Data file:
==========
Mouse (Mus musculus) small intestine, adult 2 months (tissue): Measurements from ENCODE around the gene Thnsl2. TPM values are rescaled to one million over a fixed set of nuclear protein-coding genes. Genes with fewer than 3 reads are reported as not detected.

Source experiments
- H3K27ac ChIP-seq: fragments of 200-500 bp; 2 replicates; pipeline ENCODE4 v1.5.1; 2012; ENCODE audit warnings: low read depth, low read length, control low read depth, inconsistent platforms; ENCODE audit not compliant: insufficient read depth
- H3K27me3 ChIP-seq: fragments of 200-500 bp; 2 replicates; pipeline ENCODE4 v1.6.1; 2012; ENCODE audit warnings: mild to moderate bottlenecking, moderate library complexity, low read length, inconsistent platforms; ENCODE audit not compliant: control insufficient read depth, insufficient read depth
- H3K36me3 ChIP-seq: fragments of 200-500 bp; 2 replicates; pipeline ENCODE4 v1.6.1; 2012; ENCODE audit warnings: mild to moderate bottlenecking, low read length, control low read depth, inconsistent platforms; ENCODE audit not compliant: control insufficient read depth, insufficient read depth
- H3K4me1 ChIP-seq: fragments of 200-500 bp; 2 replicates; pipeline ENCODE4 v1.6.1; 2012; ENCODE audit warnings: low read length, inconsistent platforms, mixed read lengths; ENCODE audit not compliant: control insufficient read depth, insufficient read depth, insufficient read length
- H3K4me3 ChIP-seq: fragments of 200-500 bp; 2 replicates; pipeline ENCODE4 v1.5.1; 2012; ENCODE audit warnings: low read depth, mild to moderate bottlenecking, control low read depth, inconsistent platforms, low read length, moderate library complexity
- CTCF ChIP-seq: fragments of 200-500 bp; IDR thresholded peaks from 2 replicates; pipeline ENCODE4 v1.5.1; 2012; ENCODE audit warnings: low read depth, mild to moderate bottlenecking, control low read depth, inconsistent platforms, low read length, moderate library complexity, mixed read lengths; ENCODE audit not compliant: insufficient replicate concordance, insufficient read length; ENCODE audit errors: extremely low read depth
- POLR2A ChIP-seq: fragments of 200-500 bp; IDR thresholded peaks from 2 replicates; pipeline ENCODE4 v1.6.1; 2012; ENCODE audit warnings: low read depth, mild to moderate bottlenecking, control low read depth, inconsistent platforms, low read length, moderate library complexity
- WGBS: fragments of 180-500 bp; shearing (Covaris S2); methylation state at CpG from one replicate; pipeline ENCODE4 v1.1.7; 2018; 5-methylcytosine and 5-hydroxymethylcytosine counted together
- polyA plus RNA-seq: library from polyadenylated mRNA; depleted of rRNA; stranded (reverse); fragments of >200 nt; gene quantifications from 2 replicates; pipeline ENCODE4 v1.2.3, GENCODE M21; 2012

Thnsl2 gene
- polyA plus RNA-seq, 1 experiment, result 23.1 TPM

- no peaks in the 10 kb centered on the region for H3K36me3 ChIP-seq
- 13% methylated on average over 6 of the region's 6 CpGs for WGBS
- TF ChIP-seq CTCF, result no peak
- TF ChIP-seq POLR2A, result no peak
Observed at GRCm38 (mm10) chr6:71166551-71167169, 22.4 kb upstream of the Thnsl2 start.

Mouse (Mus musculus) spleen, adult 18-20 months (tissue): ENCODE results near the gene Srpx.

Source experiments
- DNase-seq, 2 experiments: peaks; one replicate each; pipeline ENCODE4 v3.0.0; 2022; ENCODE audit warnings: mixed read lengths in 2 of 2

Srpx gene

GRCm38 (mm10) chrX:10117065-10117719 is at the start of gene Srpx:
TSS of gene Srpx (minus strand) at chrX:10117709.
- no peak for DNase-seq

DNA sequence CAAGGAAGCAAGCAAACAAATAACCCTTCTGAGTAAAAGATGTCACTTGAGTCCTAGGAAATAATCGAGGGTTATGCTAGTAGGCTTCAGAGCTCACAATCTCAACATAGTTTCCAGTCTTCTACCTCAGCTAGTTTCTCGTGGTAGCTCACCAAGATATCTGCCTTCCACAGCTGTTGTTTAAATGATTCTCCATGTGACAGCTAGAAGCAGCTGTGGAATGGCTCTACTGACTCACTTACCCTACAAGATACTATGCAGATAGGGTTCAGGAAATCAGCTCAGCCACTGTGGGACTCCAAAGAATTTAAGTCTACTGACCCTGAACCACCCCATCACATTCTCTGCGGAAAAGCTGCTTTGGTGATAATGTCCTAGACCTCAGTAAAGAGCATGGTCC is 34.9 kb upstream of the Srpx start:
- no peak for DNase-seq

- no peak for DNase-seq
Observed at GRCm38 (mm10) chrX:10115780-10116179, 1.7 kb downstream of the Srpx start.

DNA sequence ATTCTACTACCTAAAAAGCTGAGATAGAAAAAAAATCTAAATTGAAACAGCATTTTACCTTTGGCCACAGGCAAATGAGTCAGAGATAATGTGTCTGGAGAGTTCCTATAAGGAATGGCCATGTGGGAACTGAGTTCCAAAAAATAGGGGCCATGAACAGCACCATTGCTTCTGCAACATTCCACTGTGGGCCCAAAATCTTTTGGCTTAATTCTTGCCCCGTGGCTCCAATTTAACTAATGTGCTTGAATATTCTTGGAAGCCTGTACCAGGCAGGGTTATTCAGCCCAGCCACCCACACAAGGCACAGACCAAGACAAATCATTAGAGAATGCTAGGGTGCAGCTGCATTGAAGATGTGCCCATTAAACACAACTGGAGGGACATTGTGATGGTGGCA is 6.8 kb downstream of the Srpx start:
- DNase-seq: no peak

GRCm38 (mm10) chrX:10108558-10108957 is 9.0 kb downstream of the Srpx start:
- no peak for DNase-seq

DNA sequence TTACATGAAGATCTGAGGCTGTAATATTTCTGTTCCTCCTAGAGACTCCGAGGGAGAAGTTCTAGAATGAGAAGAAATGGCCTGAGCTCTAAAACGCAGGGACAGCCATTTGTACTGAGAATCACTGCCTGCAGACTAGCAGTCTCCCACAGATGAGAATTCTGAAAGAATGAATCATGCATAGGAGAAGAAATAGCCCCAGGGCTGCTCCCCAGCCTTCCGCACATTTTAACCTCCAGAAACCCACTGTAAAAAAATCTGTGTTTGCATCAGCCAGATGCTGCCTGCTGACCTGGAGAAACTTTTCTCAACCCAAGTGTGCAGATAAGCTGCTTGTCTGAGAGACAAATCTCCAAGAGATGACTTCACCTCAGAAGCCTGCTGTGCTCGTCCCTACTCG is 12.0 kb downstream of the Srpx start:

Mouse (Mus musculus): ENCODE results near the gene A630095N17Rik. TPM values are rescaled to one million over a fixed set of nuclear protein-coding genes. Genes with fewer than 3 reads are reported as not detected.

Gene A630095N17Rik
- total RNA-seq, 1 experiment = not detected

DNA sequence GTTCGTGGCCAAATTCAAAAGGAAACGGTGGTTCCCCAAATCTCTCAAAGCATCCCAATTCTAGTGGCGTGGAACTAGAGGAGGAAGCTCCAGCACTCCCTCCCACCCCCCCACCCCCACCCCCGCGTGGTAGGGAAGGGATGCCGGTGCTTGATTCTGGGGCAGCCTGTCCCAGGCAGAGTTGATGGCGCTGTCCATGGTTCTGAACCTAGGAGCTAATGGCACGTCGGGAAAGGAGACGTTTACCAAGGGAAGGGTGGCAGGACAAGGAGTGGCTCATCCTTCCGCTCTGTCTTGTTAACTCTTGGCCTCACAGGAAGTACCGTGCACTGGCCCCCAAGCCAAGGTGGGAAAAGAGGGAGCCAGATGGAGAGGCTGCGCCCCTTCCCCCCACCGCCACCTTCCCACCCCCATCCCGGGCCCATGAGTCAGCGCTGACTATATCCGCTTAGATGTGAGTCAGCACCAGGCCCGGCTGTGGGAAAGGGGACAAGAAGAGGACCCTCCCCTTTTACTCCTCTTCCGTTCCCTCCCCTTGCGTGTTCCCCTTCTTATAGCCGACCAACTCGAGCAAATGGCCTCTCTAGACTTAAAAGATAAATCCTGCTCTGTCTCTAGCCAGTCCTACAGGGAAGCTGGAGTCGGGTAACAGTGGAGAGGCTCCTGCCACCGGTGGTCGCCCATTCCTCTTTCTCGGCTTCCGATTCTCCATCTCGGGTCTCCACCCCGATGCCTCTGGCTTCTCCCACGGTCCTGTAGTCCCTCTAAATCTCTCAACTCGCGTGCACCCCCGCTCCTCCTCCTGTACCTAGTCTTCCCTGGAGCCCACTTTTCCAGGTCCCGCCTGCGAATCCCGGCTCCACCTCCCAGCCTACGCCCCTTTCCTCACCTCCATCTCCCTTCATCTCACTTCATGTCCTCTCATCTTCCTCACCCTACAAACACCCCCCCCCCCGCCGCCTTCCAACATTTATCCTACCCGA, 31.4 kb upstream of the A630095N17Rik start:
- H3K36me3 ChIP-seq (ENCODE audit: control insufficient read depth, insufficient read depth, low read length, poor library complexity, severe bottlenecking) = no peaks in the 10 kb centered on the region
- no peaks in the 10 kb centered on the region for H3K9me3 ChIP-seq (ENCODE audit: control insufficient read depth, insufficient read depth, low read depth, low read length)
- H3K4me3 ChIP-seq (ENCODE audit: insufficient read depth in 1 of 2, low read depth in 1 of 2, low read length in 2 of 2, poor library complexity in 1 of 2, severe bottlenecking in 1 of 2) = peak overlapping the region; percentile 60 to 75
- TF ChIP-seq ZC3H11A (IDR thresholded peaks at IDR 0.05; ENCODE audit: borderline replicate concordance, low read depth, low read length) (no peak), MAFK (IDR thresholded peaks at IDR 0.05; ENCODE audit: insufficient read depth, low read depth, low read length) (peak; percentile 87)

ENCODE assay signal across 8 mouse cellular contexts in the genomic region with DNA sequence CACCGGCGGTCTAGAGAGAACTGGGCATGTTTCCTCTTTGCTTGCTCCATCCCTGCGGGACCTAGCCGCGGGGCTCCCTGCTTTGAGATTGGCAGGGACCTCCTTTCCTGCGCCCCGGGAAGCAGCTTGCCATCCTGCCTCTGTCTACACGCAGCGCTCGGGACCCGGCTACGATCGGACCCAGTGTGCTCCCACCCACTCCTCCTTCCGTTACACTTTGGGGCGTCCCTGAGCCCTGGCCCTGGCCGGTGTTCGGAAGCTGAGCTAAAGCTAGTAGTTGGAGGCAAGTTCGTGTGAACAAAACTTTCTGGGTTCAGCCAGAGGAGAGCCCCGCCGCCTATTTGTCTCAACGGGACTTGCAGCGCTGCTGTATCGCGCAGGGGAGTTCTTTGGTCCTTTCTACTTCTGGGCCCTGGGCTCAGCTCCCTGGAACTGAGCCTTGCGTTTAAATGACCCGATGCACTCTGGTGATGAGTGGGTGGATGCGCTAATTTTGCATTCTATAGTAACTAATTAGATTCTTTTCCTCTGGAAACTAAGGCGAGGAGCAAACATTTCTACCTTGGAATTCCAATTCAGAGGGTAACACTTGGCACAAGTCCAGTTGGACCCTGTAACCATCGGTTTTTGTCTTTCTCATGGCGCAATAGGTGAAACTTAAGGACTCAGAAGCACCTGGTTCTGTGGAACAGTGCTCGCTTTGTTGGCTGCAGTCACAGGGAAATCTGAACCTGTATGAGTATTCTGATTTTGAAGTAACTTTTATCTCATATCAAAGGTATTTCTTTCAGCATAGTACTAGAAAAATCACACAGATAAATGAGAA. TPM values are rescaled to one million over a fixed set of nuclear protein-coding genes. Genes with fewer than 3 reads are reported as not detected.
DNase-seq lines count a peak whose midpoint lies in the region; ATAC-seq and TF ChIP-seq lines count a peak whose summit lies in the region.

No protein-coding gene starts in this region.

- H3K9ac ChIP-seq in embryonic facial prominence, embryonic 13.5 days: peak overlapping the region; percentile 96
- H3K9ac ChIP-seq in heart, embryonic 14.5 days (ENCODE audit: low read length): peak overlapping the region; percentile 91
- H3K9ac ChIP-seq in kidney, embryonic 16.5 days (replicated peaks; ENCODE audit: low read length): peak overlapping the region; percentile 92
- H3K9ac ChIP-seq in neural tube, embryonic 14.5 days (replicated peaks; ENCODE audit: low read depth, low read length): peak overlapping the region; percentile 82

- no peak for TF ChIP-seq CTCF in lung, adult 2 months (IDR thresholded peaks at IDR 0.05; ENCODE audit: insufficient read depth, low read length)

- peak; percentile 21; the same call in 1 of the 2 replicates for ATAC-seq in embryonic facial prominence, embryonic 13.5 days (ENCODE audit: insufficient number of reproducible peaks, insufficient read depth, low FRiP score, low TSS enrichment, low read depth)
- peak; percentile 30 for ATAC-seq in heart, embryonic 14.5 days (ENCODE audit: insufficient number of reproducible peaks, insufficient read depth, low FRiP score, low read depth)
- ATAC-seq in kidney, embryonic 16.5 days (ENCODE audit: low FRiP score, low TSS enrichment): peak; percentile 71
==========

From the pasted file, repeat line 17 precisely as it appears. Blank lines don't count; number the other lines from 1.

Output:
- TF ChIP-seq POLR2A, result no peak